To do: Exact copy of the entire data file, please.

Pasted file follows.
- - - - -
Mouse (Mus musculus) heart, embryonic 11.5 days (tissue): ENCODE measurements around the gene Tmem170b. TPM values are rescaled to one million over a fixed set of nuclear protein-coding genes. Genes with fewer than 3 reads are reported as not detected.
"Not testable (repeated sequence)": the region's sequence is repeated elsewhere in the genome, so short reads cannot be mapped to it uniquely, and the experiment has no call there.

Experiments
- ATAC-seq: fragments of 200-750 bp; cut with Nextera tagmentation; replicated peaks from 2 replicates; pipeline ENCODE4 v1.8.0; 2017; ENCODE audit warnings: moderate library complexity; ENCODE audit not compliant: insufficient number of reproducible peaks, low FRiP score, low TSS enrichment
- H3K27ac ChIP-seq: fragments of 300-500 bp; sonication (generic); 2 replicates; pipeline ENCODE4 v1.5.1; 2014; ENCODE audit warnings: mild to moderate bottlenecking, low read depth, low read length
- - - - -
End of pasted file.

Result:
Mouse (Mus musculus) heart, embryonic 11.5 days (tissue): ENCODE measurements around the gene Tmem170b. TPM values are rescaled to one million over a fixed set of nuclear protein-coding genes. Genes with fewer than 3 reads are reported as not detected.
"Not testable (repeated sequence)": the region's sequence is repeated elsewhere in the genome, so short reads cannot be mapped to it uniquely, and the experiment has no call there.

Experiments
- ATAC-seq: fragments of 200-750 bp; cut with Nextera tagmentation; replicated peaks from 2 replicates; pipeline ENCODE4 v1.8.0; 2017; ENCODE audit warnings: moderate library complexity; ENCODE audit not compliant: insufficient number of reproducible peaks, low FRiP score, low TSS enrichment
- H3K27ac ChIP-seq: fragments of 300-500 bp; sonication (generic); 2 replicates; pipeline ENCODE4 v1.5.1; 2014; ENCODE audit warnings: mild to moderate bottlenecking, low read depth, low read length